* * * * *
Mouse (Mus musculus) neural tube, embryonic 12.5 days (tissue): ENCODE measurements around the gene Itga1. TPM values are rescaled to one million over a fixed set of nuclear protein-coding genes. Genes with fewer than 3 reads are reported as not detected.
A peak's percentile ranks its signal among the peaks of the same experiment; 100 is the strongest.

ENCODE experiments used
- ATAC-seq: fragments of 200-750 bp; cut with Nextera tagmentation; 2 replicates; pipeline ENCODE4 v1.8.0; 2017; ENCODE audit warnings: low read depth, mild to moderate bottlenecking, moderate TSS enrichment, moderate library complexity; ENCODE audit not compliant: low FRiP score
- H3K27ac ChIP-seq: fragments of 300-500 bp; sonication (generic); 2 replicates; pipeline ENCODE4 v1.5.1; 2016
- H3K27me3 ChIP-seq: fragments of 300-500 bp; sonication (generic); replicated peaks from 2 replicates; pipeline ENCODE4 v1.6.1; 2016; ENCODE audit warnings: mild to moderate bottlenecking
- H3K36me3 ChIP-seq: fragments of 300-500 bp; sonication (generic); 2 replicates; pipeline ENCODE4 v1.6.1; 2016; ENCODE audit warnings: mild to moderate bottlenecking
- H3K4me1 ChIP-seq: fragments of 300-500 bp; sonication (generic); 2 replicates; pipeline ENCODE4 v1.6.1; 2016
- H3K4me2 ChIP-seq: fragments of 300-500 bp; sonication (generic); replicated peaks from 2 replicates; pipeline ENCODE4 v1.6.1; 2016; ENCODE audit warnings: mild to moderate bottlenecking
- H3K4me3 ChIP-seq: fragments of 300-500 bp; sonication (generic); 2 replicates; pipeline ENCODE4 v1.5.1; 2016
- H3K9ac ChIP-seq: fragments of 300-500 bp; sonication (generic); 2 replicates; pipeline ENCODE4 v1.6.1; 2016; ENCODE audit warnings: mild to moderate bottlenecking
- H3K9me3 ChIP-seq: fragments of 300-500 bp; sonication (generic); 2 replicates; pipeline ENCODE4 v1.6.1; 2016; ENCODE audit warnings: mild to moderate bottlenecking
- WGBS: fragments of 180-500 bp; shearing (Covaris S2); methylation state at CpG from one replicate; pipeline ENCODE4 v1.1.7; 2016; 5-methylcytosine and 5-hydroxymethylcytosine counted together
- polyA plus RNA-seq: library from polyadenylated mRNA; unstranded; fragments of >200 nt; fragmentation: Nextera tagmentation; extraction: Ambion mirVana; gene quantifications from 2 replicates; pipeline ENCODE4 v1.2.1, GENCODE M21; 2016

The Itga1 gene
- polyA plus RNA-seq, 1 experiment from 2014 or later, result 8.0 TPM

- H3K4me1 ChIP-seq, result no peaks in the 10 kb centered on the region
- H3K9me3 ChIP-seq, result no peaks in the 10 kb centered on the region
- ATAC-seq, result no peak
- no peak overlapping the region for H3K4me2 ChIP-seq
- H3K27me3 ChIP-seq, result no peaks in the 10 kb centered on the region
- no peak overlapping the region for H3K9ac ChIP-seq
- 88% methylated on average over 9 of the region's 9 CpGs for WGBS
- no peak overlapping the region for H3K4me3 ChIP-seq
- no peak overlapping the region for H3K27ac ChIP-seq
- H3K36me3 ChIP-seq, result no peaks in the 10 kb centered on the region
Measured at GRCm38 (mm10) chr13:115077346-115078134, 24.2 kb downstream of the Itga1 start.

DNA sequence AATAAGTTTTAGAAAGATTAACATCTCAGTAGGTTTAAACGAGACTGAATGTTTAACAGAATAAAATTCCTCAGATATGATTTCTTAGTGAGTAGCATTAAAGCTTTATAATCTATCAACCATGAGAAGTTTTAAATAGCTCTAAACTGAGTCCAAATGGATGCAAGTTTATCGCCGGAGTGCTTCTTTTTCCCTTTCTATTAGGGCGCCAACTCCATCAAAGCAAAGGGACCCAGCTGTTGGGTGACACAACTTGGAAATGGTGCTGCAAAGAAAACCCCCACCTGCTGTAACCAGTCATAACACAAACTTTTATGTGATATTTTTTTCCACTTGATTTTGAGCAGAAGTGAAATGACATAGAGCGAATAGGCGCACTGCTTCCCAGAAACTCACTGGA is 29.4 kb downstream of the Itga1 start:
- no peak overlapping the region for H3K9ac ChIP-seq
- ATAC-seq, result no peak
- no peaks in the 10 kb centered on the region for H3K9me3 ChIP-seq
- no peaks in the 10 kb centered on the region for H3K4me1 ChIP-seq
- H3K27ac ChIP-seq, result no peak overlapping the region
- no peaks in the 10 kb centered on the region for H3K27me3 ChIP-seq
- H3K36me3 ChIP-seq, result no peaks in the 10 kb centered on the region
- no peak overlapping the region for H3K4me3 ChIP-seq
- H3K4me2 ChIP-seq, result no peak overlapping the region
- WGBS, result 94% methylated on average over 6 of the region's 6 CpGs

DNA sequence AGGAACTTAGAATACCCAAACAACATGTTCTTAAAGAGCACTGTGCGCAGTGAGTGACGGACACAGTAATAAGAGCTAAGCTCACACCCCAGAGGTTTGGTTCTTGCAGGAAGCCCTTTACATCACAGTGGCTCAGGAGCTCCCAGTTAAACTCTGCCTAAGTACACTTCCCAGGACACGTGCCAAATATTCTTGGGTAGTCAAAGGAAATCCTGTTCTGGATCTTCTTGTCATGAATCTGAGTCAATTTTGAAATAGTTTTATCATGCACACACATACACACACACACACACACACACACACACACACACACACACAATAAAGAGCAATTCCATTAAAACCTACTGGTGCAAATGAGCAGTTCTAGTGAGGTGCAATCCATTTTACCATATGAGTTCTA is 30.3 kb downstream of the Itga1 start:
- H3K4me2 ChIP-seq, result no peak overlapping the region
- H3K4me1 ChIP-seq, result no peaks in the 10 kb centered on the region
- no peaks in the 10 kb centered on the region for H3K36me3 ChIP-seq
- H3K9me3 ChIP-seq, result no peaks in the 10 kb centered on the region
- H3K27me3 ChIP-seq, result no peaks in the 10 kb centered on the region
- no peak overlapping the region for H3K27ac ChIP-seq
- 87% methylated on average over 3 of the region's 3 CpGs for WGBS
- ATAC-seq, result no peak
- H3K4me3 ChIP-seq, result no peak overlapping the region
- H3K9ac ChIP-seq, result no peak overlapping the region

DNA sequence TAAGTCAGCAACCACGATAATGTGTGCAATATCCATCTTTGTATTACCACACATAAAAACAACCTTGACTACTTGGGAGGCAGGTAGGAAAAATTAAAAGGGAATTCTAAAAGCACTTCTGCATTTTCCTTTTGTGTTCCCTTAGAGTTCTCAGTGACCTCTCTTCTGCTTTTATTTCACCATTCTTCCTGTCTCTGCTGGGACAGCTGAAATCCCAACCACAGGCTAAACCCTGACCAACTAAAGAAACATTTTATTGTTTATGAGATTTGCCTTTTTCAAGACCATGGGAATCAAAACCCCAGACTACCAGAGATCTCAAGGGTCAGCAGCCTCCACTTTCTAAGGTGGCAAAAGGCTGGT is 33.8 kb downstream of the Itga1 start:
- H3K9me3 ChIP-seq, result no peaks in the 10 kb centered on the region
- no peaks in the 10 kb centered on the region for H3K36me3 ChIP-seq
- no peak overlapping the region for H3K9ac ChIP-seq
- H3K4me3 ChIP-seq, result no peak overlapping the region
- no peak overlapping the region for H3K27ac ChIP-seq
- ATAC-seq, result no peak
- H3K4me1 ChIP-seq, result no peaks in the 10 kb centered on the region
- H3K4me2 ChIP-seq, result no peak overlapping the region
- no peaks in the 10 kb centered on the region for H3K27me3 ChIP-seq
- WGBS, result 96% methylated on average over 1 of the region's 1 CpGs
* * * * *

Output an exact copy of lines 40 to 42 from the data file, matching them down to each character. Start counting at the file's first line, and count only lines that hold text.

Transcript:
- H3K4me2 ChIP-seq, result no peak overlapping the region
- H3K4me1 ChIP-seq, result no peaks in the 10 kb centered on the region
- no peaks in the 10 kb centered on the region for H3K36me3 ChIP-seq